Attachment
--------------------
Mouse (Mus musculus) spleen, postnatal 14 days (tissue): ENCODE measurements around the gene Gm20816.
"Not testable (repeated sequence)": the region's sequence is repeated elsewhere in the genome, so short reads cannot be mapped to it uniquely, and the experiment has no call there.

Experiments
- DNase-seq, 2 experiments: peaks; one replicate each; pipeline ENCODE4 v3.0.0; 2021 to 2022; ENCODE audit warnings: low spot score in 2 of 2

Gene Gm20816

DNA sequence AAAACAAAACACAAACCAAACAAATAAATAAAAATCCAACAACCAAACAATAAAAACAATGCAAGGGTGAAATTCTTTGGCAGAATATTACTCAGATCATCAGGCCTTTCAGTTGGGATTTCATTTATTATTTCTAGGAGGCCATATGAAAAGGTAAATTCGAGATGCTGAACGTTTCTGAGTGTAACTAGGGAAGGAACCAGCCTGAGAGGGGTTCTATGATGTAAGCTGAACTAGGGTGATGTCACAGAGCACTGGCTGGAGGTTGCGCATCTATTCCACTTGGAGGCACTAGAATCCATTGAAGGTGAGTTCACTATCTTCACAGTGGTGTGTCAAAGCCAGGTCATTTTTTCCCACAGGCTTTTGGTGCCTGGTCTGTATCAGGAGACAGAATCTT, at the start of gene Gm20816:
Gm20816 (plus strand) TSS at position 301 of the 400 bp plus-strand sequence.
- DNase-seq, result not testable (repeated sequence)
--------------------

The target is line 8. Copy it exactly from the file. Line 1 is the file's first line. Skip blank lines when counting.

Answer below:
- DNase-seq, result not testable (repeated sequence)